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Innovation and Creativity - 21 June 2012

Thomas Edison, inventor of the light bulb and over 1000 other patents, used a very clever trick to inspire his creativity. He knew the best ideas come to people when they’re in a relaxed state. So, he’d sit in a comfortable chair with ball bearings in each of his hands, and he’d doze off. As he became drowsier, his body would become more relaxed, until such time that his fingers uncurled and the ball bearings dropped on the floor, making a loud clattering noise. He’d be startled awake, at which point he’d write down whatever innovative thought was on his mind.

Edison was making the most of what is known as a theta state, which is one of three different kinds of brain waves: alpha, beta, and theta. Theta brain waves, the ones most useful for creativity and innovation, are rare in adults. They are, however, common in children, which is why kids more frequently come up with wild ideas.

If your challenge in the workplace revolves around getting employees to become more creative or innovative, your goal must be to engage their theta state. But here’s the hurdle: a theta state in adults is mostly enacted when people are either in the early stages of sleep or in a deep meditative state, both of which – of course – aren’t practical at work.

The alternative is to create enough psychological distance from your employees’ present state of mind so that their psyche is tricked into thinking it’s in a theta state. Here are some suggestions on how to do it:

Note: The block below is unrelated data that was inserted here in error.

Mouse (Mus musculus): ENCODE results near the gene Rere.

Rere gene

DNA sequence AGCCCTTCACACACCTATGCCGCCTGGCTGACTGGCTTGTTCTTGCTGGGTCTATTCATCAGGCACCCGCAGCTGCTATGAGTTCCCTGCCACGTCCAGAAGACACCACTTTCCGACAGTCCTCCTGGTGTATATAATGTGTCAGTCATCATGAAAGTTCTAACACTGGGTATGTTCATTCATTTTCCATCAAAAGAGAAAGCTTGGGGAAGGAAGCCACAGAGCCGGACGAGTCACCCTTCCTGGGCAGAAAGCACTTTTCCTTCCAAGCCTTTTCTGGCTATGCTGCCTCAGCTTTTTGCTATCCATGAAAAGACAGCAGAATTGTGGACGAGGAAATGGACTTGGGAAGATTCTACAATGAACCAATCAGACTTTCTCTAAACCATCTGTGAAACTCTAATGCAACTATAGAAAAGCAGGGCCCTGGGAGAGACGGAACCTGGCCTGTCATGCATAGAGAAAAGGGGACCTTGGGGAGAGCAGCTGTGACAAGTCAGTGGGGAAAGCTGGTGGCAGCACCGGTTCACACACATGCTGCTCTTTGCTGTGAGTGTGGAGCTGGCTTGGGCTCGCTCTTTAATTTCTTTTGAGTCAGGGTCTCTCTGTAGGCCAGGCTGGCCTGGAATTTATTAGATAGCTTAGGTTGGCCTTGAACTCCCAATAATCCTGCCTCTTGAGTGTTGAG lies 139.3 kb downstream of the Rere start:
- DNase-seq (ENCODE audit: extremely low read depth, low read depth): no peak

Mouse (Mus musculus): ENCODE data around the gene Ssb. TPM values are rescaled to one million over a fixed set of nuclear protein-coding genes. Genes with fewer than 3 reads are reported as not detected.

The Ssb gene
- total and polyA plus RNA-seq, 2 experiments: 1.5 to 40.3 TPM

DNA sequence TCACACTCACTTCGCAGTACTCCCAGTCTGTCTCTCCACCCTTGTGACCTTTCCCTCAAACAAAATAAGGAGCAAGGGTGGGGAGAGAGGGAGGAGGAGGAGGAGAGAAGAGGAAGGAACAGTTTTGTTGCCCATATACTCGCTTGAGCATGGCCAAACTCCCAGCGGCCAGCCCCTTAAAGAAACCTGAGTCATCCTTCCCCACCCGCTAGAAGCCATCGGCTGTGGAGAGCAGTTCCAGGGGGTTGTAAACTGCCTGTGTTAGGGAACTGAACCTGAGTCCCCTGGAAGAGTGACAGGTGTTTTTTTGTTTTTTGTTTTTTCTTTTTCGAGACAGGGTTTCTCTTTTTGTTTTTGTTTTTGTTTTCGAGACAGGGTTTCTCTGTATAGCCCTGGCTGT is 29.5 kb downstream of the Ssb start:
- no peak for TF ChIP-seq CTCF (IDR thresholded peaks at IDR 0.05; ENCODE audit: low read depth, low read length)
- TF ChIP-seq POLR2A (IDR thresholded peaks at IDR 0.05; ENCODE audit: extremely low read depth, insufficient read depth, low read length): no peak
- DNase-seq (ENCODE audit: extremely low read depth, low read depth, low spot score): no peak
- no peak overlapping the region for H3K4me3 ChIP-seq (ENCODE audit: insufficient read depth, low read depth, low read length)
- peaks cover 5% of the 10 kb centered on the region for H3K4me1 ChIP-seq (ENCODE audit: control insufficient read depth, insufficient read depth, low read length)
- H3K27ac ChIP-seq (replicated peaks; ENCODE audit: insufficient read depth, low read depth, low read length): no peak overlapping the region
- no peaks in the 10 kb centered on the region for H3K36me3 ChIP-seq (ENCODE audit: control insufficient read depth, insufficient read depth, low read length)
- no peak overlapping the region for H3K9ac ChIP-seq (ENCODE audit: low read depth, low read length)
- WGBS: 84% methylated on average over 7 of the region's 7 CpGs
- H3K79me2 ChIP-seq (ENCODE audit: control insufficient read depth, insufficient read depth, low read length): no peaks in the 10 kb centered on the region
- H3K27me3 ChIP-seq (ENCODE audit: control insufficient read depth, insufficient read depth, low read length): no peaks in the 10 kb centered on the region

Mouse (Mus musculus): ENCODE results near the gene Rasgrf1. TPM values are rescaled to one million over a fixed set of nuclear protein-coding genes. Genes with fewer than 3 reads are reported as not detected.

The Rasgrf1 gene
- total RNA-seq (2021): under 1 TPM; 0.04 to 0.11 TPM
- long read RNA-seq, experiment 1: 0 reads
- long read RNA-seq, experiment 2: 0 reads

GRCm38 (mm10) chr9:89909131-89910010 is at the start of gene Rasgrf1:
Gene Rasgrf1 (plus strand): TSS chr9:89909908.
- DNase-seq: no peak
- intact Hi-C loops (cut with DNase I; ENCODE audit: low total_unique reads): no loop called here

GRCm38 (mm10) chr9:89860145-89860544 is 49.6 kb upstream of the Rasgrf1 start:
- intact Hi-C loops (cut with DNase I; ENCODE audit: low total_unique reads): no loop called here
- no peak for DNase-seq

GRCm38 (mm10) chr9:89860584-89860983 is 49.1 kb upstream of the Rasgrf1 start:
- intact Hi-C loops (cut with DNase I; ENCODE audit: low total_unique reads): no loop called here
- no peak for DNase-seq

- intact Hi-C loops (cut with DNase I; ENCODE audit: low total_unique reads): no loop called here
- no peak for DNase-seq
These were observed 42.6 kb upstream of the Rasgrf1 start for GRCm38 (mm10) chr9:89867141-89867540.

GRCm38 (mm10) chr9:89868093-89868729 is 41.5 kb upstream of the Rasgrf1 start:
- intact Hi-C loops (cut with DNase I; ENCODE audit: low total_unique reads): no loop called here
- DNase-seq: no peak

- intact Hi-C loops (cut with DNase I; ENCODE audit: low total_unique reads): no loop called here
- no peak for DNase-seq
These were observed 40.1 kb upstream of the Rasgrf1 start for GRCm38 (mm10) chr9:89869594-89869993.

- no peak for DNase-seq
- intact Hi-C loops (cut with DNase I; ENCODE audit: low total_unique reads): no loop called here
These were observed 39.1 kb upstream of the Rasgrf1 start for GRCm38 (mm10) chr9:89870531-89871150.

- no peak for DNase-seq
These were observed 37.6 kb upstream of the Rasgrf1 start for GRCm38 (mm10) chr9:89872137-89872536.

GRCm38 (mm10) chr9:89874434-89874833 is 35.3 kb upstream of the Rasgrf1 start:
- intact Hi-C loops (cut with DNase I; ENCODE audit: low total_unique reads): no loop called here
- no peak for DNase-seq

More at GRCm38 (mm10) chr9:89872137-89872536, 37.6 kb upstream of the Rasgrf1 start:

- Start creative meetings by getting the group to read something funny, absurd or totally irrelevant out loud. This will snap them out of their ordinary work state.

- Get a few people to intentionally play the role of Contrarian and Devil’s Advocate. This will help to avoid groupthink and the dreaded status quo.

- Use internal social networking sites to crowdsource ideas. These enable employees to share and comment on initiatives at a time when they feel most creative.

- Hold brainstorming sessions outdoors or in rooms that aren’t corporate-like. For example, anywhere with bright colours or relaxing décor such as beanbags.

- If, in a meeting, your team has been trying to come up with creative solutions to a problem without success, get them to take a break. This will unclutter their mind.

- Instead of using only words to convey an idea, consider getting employees to also use pictures, symbols and diagrams.

Overall, to inspire creativity and innovation among your employees, you as the leader need to think artistically. That means abandoning limitations, controls, logic, rationality, and even facts. And it means embracing flexibility, passion, playfulness, images, and people. Because sometimes – just like Edison – you’ve got to be okay with dropping the ball.

To download complimentary e-books on employee engagement, retention, and recruitment (valued at over $100), please click here.

 

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